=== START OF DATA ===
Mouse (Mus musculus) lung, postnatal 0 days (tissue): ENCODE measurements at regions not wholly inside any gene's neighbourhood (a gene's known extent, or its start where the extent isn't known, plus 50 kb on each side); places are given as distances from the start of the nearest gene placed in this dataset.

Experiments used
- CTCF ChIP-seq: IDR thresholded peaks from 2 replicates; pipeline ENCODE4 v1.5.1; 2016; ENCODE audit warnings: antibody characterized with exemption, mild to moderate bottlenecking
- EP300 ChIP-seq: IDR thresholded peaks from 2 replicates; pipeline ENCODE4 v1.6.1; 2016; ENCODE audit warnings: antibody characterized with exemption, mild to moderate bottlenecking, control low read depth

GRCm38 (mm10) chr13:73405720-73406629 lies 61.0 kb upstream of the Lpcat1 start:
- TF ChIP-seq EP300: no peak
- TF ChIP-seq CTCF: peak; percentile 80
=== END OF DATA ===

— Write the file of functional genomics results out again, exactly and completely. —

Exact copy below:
Mouse (Mus musculus) lung, postnatal 0 days (tissue): ENCODE measurements at regions not wholly inside any gene's neighbourhood (a gene's known extent, or its start where the extent isn't known, plus 50 kb on each side); places are given as distances from the start of the nearest gene placed in this dataset.

Experiments used
- CTCF ChIP-seq: IDR thresholded peaks from 2 replicates; pipeline ENCODE4 v1.5.1; 2016; ENCODE audit warnings: antibody characterized with exemption, mild to moderate bottlenecking
- EP300 ChIP-seq: IDR thresholded peaks from 2 replicates; pipeline ENCODE4 v1.6.1; 2016; ENCODE audit warnings: antibody characterized with exemption, mild to moderate bottlenecking, control low read depth

GRCm38 (mm10) chr13:73405720-73406629 lies 61.0 kb upstream of the Lpcat1 start:
- TF ChIP-seq EP300: no peak
- TF ChIP-seq CTCF: peak; percentile 80